owe » own

Chiefly in:   owning to , own one's success to

Classification: English

Spotted in the wild:

  • “Rhead became a huge success within the ceramics and pottery industry owning to his ability to adapt to changing tastes and new forms of art.” (link)
  • “… to support the granting of a variance from the terms of the Billerica Zoning By-Law owning to circumstances relating to soil conditions, shape, …” (link)
  • “Today, owning to several factors including government sector reform policy, the world-wide trend of rapid development in telecommunications and information …” (link)
  • “Dell owns his success to the focusing on his customers…” (link)
  • “ ‘I own my success to education.’ Kamen also describes his father as his personal hero, …” (link)

Analyzed or reported by:

  • Linda Yanney (Usenet newsgroup soc.motss, 21 August 2005)

Although a fair number of the examples you can Google up were probably written by people who aren’t native speakers of English — Yanney provided an entertaining quotation from a French site on the deciphering of scripts — there’s still a big pile of clearly native cites, sampled above.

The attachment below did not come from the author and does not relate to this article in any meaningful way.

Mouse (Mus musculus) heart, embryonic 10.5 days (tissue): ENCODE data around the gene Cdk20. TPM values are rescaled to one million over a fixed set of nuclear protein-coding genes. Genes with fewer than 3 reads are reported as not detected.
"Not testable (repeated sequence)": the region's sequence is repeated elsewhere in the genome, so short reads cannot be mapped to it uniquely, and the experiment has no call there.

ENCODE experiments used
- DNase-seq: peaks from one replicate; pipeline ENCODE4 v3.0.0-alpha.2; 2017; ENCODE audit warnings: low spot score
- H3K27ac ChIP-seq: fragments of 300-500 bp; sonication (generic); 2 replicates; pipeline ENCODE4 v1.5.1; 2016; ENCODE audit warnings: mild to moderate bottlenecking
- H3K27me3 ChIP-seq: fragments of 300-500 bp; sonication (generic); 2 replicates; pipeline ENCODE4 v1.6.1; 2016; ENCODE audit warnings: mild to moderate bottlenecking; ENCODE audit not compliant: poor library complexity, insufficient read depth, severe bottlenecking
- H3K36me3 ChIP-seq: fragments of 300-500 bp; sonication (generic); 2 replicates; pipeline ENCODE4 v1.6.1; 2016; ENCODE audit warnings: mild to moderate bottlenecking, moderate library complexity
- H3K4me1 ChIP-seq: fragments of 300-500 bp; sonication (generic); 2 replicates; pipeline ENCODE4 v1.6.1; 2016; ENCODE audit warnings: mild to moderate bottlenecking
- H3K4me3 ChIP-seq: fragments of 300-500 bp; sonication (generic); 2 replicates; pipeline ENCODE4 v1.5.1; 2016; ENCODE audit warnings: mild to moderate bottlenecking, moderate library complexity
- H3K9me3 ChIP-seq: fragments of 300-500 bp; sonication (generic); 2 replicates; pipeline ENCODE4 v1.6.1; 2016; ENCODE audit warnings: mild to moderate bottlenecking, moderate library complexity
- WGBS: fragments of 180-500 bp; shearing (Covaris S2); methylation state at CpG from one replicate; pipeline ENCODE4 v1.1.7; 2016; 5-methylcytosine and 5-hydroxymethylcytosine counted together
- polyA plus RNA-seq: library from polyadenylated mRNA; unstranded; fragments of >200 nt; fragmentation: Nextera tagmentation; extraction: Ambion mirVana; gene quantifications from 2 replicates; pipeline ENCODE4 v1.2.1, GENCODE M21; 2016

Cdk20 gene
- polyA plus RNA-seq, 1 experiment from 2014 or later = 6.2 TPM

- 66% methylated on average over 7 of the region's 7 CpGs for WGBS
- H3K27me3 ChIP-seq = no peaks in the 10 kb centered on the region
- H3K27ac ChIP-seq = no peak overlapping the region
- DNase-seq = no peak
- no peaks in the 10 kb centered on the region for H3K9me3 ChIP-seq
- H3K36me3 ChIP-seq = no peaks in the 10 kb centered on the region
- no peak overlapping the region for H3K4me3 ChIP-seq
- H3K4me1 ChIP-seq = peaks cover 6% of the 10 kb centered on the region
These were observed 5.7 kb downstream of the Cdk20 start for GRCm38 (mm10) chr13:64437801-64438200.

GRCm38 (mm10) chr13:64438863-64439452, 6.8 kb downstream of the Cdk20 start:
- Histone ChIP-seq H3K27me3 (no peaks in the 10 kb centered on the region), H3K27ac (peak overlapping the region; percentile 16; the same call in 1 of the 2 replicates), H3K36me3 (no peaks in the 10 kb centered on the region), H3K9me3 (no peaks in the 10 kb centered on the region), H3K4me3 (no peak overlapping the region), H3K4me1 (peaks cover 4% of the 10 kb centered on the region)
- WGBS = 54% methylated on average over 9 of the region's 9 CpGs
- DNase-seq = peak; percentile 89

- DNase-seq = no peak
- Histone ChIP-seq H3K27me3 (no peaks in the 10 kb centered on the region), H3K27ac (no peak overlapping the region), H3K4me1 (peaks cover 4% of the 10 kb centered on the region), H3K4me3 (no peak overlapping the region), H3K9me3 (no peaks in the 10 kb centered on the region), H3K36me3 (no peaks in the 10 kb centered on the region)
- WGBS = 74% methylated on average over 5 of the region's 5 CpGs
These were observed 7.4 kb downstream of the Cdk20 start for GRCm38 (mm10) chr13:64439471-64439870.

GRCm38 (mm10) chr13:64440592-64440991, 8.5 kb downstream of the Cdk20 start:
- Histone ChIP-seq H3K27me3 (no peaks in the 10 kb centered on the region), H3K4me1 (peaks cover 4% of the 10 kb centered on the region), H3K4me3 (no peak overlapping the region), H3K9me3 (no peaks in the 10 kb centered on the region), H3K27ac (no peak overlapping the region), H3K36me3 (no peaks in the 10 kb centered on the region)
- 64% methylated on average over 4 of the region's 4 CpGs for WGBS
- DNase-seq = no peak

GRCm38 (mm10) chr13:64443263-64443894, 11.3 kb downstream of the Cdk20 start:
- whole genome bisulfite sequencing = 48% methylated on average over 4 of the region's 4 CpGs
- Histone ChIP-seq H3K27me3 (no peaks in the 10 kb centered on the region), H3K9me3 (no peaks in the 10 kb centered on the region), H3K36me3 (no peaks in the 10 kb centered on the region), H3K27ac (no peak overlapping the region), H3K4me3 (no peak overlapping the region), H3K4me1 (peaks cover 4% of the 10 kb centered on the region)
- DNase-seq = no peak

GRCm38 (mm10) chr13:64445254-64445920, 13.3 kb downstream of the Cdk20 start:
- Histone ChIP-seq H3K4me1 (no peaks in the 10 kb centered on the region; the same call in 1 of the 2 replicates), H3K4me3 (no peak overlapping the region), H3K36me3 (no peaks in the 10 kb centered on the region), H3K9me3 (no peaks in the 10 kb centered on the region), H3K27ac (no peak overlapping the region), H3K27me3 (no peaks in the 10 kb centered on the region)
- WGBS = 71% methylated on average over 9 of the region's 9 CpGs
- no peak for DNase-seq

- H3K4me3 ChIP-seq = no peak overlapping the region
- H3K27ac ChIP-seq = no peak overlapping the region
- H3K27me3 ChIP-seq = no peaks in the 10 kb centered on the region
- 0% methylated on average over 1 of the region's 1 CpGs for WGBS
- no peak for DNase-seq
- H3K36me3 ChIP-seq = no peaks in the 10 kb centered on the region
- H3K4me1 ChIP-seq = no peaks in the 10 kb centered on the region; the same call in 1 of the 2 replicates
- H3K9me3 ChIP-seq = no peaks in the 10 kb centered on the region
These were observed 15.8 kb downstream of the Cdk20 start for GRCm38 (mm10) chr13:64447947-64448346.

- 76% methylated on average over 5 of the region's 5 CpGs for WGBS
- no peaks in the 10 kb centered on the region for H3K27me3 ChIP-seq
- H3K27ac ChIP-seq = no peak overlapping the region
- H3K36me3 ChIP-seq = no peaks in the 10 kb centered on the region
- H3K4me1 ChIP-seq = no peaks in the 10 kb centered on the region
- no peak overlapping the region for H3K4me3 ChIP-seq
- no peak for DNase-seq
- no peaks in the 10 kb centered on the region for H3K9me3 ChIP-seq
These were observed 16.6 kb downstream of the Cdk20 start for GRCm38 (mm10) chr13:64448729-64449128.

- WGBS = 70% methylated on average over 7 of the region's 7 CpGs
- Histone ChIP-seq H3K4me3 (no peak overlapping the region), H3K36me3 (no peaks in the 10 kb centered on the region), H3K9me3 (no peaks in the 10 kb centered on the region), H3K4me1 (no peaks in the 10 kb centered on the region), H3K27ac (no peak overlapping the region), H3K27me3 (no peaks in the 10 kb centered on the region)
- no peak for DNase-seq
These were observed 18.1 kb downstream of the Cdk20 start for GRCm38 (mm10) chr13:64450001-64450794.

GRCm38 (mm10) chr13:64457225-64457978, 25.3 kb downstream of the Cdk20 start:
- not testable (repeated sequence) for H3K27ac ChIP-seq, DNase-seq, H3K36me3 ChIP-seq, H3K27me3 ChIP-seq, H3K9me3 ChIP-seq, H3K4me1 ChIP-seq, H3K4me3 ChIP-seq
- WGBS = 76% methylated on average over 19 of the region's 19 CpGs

Yanney accounts for the semantics of the first cite above as follows: “Rhead owes his success to certain abilities; possessing, ‘owning,’ these abilities made his success possible.” The sense of personal possession is clear in the “own one’s success to” cites.

| link | entered by Arnold Zwicky, 2005/08/22 |


  1. 1

    Commentary by Adina Levin , 2005/08/26 at 2:34 am

    I’m no linguist, but this seems related to the idiom “owning up to”, meaning “taking responsibility for.”

  2. 2

    Commentary by Beche-la-mer , 2005/09/04 at 11:50 am

    Example of this in eggcorn in reverse:
    I submitted an article to an Australian craft magazine, in which I wrote “Merle owns Prudence Mapstone as her inspiration”. When it came out in print I was horrified to see that it had been changed to “Merle owes Prudence Mapstone as her inspiration”.

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